Only unity can save us now— The real story about Jallikattu and it’s ban.

image source:swarajyamag.com

I’m going to take you back in time. Centuries ago, even before the first foreign man set his foot on this land. India had it’s way of learning, it had principles, food habits, some of which we follow even today. These traditional principles and habits were designed by our ancestors for our own well being. One of them which we follow today is the respect we have for cows and bulls.

From back then, until the early 20th century the cow and the bull were given at most importance in our nation. Here’s why.

  1. The cow provided milk. The farmer kept his family and his neighbourhood healthy.
  2. The bull helped in ploughing the fields.
  3. The bull helped in transport.
  4. Of course, the bull was required for breeding.
  5. The cow dung, was often used as manure to the soil.
  6. Dried cow dung was used as fuel.

For a country with agriculture as its back bone, where almost everyone was a farmer, the bull and the cow were surely the biggest asset to the Indian. There is no wonder they worshiped them and still continue to do so. Indians today kneel before goddess Kamadhenu and lord Nandhi since the cows and bulls helped our ancestors lead a good life.

Brahadeswara temple built by Raja Raja Chola, Bengaluru bull temple built by Kempe Gowda, the Lepakshi, the Khajuraho, Chamundi hills and more. These are evident examples that bulls were treated as a godly creation across India.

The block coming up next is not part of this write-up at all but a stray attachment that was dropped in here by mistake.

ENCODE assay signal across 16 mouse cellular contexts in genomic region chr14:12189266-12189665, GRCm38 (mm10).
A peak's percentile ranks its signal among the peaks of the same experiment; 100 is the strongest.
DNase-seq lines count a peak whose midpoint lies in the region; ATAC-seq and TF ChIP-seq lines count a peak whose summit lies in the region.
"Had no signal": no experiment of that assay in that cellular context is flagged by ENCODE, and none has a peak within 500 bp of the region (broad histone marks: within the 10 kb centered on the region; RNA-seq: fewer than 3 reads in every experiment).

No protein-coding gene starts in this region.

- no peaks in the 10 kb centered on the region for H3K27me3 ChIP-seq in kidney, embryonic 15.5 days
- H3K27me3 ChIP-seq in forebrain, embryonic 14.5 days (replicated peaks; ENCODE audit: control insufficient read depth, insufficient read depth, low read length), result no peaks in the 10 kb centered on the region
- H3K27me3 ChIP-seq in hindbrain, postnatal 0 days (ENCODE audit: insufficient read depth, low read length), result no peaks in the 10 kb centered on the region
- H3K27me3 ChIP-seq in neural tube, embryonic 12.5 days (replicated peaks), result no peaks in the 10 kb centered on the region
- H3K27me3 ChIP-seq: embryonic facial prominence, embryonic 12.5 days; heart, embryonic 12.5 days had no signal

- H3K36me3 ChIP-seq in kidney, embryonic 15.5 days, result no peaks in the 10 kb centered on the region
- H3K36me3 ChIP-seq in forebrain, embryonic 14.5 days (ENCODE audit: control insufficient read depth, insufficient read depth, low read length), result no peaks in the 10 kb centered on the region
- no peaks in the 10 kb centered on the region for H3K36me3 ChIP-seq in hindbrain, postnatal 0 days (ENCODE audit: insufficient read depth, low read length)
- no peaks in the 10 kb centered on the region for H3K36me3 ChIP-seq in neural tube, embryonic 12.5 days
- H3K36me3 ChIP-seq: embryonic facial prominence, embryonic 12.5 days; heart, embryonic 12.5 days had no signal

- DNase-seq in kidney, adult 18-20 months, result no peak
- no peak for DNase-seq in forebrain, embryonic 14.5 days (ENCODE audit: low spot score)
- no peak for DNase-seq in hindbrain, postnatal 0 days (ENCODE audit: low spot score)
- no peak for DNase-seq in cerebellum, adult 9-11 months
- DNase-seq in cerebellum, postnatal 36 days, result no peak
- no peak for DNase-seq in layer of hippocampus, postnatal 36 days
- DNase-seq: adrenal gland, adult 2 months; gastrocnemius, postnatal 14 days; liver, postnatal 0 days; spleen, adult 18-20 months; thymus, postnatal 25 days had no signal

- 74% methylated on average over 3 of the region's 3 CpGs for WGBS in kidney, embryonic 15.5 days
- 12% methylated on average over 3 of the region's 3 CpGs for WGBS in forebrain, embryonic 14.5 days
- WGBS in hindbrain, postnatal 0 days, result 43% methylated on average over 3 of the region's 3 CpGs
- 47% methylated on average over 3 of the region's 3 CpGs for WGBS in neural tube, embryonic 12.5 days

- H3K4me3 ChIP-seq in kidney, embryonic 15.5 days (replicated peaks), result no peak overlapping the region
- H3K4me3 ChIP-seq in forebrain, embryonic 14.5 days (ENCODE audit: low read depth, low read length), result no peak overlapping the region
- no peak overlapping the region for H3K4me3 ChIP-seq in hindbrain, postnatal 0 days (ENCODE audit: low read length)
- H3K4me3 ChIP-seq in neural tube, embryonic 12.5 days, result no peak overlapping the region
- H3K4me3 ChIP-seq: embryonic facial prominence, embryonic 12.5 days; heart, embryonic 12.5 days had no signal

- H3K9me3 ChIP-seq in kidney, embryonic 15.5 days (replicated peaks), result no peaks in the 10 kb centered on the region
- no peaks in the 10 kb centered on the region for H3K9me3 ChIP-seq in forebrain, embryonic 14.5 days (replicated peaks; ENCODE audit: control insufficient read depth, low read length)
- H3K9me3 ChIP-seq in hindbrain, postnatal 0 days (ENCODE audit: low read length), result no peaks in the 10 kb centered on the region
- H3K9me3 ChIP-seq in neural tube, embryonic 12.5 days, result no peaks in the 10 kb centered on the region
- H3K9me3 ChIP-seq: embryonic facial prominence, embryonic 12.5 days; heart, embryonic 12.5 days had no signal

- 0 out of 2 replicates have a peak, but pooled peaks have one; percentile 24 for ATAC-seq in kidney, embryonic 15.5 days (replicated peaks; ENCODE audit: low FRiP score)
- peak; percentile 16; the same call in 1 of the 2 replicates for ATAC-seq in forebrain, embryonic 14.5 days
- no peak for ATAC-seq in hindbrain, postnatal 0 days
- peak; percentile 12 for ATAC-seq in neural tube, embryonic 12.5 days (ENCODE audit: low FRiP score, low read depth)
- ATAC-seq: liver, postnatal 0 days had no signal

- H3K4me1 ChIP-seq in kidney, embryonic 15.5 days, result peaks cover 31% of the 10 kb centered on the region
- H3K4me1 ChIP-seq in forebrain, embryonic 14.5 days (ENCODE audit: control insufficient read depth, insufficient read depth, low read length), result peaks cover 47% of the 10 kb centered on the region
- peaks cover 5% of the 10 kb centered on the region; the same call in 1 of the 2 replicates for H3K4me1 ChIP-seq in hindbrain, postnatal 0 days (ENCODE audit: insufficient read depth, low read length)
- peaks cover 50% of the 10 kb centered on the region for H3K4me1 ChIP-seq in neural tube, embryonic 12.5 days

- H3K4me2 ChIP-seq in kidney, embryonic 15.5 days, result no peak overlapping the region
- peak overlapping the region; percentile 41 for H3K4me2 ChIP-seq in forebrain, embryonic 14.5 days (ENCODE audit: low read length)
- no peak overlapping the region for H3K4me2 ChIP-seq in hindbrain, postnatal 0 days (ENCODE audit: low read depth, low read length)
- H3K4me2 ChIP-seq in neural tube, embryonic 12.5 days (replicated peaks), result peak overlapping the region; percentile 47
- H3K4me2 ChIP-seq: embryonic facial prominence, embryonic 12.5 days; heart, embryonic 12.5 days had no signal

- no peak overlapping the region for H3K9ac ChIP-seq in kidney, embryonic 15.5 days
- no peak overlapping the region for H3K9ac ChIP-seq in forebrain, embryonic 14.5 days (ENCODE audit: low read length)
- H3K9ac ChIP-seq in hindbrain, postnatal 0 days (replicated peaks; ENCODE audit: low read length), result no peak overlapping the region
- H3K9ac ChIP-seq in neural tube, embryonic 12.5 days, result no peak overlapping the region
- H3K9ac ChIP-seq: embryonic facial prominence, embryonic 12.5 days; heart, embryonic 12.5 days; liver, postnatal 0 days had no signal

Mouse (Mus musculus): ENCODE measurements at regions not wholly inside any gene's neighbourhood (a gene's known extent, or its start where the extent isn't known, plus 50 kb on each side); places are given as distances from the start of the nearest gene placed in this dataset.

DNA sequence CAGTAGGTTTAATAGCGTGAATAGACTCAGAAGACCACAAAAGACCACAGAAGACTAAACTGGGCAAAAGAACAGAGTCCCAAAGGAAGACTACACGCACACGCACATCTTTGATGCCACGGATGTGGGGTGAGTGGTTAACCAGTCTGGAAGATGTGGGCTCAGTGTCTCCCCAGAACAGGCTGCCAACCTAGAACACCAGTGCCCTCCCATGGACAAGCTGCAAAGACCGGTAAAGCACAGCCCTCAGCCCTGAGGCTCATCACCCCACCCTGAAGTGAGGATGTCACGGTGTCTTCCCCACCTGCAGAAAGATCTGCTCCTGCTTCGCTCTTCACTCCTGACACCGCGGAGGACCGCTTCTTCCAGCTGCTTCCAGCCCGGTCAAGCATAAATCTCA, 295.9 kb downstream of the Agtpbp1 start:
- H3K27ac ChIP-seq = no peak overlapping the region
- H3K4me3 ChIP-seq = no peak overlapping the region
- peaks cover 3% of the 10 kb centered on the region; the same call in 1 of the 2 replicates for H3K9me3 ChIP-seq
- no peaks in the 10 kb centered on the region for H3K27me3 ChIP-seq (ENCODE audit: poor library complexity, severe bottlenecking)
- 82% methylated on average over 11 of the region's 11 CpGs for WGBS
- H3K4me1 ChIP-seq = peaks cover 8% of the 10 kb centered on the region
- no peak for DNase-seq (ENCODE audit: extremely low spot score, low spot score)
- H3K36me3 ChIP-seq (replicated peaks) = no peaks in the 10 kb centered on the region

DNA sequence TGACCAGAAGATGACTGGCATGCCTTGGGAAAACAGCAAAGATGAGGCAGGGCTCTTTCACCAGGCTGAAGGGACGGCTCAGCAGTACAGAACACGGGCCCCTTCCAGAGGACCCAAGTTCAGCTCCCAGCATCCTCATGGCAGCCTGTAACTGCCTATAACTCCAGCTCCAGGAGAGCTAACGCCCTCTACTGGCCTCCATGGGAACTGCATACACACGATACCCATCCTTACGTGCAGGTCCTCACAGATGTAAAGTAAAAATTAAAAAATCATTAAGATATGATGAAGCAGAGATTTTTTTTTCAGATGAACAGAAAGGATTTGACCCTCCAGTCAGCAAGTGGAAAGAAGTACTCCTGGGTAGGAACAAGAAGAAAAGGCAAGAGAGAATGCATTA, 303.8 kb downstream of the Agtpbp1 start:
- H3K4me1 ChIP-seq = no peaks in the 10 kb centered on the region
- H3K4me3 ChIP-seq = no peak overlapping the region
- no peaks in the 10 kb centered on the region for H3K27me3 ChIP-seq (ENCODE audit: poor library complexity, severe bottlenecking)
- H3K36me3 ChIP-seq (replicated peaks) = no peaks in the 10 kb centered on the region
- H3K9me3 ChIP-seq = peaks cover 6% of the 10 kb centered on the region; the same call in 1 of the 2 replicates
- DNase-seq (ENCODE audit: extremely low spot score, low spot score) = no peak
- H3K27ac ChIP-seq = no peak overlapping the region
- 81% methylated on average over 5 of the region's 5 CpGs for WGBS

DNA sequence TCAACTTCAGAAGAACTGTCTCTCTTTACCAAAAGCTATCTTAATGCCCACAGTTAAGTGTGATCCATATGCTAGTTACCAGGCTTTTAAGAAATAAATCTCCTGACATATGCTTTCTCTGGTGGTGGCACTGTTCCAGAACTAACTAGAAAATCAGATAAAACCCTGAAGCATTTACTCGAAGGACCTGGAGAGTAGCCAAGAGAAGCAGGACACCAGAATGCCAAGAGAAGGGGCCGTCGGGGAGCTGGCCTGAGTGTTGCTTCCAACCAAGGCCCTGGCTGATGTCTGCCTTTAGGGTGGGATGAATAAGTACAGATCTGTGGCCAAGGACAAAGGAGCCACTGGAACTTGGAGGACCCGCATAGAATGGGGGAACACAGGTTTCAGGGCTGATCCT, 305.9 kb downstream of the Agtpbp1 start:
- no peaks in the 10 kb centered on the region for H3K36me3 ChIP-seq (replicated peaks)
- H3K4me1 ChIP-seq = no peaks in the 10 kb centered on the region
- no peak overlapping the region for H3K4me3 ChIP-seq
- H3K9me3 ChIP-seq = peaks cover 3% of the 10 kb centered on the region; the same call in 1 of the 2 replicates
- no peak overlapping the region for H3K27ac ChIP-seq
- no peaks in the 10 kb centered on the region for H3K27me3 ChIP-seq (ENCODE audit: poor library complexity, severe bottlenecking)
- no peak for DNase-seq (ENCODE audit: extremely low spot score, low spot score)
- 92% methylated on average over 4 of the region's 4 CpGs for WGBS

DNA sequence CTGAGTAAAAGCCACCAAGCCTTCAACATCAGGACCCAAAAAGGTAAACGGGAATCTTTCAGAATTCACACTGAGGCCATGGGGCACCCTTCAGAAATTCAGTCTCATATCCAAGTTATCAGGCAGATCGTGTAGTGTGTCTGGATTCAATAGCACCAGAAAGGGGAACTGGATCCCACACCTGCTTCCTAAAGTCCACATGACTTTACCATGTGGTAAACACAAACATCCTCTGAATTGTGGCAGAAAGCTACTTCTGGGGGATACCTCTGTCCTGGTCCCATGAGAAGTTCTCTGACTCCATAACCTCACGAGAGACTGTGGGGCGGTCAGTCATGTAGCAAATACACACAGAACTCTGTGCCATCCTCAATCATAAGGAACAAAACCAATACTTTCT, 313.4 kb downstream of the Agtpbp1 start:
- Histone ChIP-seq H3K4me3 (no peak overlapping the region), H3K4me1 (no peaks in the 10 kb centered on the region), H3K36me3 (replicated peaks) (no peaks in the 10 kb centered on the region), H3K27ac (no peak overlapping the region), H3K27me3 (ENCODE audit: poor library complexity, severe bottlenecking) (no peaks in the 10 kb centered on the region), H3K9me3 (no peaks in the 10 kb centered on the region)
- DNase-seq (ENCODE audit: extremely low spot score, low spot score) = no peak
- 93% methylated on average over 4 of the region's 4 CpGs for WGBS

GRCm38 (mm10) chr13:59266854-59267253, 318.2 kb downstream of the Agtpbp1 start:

The bull being the toughest domestic animal and also being worshiped as lord Shiva’s vahana, it happens to be the most majestic of all domestic creatures. So, the Tamizhar community of southern India treated it that way. They played a sport every year called as Eruthazhuvudal, or better known as Jallikattu.

Jallikattu is all about controlling the bull by holding on to it’s hump until the bull passes a certain distance. Here’s how Jallikattu helped the Thamizhar community.

  1. For the bull to be tough in the arena, the bull was specially fed and raised to be healthy.
  2. This way the bull was healthy enough to plough the fields.
  3. It’s dung was healthy manure for the soil.
  4. And it bred well.

Point to be added is that the Animal protection acts that were imposed before and after freedom had never affected the practice of Jallikattu. It was in late 1990’s when people started opposing the sport saying that it’s animal torture.

The best part is that the organization that supports the ban of Jallikattu is headquartered in USA — Peta Non profit Organization.

Why is Peta so adamant when a whole community is against the ban? Why does Peta act like it cares for the bulls more than the owner who fed, cared and raised them? Here’s the truth behind it.

The westerners want to destroy the dairy market in India. They want to breed cows through artificial insemination. Unfortunately the number of bulls in northern India have drastically reduced in the past decade. If this continues, we will have to beg westerners for dairy that comes through cows that are bred by artificial insemination.

People, this ban on Jallikattu is not TamilNadu’s problem. It’s the whole country’s problem. It has our economy involved in it. It has our farmers’ livelihood involved in it. Raise you voice against Peta and the ban on Jallikattu.

Don’t let the westerner rule here. It’s our nation.

Save Jallikattu!